More and more people are having the same experience: They are involved in a collision that is not their fault, but, rather than fixing their car, their insurer declares that it is “totaled.” The insurance company pays what it claims is the fair market value of the car and tows it away. However, many people like the car they have and do not want to take a chance with another one. Other people feel that they are not being offered a fair price by the insurer. Do these people have any rights?
When you buy insurance, you sign a contract with the insurance company. These contracts always provide that the insurer does not have to pay to repair a car when the repairs will cost more than the car is worth. Therefore, the insurer does have the right to “total” your car in such a case. Depending on the age and the condition of the car, even a relatively small amount of damage may result in the car's being totaled.
However, if you really want to keep your car and have it repaired, most insurers will allow you to do so. If you do, the insurer has the right to deduct the salvage value of the car from what you are paid. Also, you do have the right to be paid for the actual value of your car, which means the insurer should pay you what your car is actually worth. If you and the insurer disagree about its value, it may be worthwhile to have the car appraised and present the appraisal to the insurer to try to convince it to pay more.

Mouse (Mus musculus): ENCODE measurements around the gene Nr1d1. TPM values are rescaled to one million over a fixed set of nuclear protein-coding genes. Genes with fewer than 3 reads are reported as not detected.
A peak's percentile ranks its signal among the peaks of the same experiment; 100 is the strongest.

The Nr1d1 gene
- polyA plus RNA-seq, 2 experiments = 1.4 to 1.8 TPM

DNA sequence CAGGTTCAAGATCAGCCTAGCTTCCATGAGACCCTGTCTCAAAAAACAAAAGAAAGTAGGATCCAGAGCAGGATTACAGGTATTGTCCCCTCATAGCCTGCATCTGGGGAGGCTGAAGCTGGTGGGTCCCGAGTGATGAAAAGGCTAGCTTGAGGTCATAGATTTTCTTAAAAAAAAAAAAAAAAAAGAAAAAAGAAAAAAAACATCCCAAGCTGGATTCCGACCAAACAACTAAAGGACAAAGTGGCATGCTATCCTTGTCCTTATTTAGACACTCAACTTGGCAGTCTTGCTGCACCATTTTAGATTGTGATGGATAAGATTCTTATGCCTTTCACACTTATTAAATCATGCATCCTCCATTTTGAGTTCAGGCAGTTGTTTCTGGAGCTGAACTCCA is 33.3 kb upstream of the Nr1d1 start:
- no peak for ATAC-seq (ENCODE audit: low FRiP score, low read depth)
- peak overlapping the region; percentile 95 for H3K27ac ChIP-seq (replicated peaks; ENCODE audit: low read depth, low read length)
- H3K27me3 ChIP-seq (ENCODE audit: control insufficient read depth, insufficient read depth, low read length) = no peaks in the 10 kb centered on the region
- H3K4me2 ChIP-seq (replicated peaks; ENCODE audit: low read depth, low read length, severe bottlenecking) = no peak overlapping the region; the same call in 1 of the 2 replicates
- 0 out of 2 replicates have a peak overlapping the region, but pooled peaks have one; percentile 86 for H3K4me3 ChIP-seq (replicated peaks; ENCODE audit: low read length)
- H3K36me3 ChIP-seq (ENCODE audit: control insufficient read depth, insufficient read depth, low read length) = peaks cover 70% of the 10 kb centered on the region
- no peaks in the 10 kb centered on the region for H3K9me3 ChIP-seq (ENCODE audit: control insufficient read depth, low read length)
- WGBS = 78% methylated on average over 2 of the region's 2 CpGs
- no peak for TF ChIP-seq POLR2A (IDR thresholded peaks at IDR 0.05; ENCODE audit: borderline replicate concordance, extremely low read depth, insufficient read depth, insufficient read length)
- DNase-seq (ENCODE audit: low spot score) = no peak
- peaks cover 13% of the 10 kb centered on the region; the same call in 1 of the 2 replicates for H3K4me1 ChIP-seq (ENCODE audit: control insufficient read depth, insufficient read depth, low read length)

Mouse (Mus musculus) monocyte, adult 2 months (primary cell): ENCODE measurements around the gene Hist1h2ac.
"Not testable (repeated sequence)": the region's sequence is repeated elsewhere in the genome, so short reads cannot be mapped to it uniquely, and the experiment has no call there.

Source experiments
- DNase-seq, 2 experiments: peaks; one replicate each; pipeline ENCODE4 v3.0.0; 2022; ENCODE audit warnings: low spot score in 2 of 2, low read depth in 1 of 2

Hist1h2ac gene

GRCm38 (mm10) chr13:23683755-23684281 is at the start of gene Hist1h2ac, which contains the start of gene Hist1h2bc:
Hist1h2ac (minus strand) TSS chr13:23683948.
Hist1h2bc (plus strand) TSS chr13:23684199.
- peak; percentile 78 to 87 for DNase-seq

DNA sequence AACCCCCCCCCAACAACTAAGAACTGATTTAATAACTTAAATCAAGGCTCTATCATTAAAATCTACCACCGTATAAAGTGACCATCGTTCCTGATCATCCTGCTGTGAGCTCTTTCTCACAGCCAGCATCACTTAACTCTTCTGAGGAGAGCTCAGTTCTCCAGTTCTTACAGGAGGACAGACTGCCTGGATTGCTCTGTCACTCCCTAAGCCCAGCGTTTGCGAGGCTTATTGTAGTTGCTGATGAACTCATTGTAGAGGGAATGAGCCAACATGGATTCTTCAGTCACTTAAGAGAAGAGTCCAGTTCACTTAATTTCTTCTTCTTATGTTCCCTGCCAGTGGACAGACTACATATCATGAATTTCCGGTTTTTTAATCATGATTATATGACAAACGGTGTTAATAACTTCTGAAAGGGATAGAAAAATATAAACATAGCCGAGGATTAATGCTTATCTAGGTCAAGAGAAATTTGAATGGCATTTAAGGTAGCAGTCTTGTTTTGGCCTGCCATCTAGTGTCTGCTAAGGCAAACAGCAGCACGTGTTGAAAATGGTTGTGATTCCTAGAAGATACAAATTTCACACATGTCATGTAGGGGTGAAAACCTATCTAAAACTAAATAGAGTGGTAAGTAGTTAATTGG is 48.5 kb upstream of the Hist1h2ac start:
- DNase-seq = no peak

If all else fails, you can hire a lawyer, although you will have to decide whether the difference in values is enough to make it worth your while to hire a lawyer to represent you.
For more information on auto insurance visit the Worthington Law Group website.